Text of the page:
This is one of the iconic landmarks of Rosses Point, Sligo.
We have been coming here for many years, and I love the scenery.
When I first saw it, I thought that her posture was one of worship, with her extended arms and wide open hands, as if she was expecting a gift or giving praise.
Her stance deeply moved me, and when I got closer and looked at her face, I realised that this statute speaks of so much pain and human loss.
It is there to remind the future generations of the suffering and pain of those who were lost at sea and to those who made the journey from this bay over the seas to other lands.
Somehow, I realised that this pain and suffering is also an expression of worship.
Worship is not just an exuberant experience, it is deeper than that.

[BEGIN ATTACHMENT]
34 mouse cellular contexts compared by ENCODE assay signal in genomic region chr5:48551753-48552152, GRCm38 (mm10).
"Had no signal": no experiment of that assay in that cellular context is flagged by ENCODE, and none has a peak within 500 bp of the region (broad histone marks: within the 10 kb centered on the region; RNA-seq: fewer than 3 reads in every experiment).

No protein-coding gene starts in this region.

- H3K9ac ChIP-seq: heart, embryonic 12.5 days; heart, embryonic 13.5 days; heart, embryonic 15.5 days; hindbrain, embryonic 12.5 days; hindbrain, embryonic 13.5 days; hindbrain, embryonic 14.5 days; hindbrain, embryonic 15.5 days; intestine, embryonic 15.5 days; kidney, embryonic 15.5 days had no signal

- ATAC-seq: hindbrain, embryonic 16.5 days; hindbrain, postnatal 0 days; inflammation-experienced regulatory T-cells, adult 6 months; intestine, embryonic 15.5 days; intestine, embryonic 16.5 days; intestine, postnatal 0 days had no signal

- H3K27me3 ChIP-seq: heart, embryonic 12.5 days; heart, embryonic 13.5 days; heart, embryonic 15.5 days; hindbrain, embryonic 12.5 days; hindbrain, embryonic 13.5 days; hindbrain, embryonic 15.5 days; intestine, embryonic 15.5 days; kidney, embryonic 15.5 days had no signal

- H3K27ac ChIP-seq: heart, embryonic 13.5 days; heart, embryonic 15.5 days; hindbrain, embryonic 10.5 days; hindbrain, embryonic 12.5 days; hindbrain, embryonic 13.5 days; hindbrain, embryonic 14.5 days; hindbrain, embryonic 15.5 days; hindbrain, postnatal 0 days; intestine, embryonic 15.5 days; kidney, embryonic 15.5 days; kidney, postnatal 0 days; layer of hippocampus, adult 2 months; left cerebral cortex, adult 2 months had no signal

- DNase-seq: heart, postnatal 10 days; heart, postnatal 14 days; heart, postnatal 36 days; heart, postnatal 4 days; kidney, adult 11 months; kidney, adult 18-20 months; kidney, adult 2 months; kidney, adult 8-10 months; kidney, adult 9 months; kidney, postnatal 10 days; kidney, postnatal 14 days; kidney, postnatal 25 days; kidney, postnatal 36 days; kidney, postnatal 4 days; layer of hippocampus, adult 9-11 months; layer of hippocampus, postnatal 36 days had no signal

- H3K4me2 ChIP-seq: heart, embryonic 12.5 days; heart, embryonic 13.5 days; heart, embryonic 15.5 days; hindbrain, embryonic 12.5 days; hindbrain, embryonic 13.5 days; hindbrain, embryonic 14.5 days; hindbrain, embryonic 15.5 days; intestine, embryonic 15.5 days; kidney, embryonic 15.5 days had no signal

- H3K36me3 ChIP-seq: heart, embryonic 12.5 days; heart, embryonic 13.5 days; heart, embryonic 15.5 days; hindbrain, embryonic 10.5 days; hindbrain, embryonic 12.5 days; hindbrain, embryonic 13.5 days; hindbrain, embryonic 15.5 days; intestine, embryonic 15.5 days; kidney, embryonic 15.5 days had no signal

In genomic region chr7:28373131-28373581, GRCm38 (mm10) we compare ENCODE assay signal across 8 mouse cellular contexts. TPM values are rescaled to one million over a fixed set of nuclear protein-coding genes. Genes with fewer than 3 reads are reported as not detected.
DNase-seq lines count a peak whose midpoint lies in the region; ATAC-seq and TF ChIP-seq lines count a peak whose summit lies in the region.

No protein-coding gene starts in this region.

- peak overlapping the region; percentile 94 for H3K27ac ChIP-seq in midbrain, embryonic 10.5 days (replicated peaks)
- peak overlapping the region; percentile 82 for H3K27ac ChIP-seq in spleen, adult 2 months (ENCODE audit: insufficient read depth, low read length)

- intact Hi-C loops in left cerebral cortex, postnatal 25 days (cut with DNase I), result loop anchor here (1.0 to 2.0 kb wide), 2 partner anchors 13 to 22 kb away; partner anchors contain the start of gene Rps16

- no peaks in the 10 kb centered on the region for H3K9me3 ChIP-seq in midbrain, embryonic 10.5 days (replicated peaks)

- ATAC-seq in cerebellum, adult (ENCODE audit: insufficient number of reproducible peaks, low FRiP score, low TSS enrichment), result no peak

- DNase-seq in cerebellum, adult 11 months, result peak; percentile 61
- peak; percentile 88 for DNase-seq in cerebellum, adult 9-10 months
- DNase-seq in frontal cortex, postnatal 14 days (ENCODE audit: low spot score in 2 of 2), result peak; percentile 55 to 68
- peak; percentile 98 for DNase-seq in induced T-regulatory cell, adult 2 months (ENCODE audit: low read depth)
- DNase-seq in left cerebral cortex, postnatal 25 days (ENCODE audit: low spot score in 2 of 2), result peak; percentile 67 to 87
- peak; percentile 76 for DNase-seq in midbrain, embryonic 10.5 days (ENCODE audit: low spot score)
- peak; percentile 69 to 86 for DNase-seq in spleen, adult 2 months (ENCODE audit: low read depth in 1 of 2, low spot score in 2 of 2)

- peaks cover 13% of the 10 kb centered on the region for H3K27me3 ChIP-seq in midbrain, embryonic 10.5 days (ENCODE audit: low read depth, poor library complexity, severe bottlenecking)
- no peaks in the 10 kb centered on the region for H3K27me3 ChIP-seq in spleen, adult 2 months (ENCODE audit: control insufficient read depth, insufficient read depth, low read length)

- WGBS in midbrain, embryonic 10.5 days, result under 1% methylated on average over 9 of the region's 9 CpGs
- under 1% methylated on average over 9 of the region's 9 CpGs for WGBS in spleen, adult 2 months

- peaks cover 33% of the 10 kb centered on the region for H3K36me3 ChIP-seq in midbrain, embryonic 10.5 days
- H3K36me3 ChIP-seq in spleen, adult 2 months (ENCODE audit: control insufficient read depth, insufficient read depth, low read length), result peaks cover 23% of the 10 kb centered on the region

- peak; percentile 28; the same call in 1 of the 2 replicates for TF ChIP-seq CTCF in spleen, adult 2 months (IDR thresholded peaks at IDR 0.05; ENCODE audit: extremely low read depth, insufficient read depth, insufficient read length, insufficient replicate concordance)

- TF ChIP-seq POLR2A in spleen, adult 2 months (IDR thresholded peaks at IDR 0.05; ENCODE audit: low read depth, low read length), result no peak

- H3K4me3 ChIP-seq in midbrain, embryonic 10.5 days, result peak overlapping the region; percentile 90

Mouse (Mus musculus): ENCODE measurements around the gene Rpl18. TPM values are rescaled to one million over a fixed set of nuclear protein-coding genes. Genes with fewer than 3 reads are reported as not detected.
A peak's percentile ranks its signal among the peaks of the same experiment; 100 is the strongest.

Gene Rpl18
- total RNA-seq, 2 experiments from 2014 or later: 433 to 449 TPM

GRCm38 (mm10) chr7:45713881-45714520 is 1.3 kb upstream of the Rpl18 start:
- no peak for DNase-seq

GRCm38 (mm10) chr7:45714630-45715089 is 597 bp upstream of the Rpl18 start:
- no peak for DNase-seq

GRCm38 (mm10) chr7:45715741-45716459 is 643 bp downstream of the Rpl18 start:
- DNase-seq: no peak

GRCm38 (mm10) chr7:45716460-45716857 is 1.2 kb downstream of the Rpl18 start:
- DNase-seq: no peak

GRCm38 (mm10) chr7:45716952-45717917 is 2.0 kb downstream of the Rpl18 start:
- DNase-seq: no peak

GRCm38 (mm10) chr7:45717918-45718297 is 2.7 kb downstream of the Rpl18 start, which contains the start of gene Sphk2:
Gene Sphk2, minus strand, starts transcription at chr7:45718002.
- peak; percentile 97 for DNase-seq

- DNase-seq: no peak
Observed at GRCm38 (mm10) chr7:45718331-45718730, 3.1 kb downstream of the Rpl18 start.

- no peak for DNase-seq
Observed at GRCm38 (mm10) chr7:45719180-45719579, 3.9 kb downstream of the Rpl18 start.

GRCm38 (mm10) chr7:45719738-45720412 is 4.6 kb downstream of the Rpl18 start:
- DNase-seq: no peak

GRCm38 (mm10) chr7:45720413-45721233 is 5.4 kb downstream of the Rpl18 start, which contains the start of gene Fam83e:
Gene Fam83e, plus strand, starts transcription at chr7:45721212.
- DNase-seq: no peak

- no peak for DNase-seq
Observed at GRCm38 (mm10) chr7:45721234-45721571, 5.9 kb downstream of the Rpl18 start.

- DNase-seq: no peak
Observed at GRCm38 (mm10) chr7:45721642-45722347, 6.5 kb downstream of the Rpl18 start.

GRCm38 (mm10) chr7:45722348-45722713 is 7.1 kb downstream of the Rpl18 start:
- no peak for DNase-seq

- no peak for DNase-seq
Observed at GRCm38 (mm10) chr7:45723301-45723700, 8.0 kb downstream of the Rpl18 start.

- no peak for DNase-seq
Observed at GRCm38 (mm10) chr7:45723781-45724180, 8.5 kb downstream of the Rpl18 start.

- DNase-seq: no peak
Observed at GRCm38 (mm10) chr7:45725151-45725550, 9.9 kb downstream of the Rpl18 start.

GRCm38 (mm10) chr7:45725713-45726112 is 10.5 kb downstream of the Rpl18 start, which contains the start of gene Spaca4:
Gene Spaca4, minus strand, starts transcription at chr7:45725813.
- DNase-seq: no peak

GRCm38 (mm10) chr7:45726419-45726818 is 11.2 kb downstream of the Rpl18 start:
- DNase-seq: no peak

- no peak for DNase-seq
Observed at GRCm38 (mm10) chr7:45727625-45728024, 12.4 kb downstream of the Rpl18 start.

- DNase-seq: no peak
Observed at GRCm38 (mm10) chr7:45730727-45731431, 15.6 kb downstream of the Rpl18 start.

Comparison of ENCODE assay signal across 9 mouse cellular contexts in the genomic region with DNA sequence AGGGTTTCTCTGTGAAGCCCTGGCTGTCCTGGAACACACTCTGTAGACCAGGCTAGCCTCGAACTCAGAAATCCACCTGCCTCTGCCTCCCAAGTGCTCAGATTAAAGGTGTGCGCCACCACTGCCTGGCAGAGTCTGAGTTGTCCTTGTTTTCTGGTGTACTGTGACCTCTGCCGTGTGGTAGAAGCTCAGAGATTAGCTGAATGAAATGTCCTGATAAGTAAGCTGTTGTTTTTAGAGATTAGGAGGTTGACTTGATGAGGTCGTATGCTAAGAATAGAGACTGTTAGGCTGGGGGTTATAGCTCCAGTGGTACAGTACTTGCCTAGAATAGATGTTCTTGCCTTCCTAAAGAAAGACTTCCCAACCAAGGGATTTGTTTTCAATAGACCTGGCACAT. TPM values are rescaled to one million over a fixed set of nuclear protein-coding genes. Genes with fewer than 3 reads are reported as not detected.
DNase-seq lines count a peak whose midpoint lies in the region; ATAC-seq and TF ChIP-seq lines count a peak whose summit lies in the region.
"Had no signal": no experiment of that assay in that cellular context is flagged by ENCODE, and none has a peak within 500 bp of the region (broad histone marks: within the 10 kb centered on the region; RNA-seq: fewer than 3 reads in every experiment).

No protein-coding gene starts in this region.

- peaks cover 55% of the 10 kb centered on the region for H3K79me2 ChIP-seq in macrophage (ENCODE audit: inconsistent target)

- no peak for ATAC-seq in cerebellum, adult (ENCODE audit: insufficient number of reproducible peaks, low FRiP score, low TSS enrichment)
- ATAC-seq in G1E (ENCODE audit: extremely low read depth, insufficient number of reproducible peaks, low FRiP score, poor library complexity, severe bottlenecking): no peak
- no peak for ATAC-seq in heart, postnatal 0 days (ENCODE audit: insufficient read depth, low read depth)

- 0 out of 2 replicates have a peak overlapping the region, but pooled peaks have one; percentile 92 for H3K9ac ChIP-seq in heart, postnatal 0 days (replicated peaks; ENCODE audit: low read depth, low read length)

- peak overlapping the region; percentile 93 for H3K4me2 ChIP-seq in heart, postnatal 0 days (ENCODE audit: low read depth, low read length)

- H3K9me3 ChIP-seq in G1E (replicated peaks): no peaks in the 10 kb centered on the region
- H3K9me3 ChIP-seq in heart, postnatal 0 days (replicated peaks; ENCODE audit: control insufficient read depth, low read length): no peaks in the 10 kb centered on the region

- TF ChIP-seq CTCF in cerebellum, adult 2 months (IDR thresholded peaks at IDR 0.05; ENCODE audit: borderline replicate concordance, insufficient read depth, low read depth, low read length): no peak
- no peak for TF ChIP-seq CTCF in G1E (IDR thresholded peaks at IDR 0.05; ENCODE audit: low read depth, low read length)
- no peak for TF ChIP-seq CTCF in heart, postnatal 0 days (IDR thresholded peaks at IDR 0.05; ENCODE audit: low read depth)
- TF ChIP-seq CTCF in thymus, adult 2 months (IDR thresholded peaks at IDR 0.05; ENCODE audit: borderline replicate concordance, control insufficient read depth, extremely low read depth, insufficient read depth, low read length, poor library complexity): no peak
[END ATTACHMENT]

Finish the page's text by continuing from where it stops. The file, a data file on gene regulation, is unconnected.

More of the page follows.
There is sacrifice in worship, there is pain in the offering. When we come to the one who is to be worshipped, we should come to him just as we are…”I will offer up my life”… Matt’s Redman once wrote.
This statute is a powerful reminder of the fragility of life, it speaks to me about courage and hope. It also talks about the anguish and the pain of knowing that those who ventured into the sea were at the mercy of the strong waves, powerful winds, storms, strong currents… and never to come back, or never to reach their shores. Yet those who made it, this woman reminds me, of the “we are waiting for you, we long for you to come back”.
I wonder if this is what God the Father does, extending his hands waiting and expecting for their sons and daughters to come home.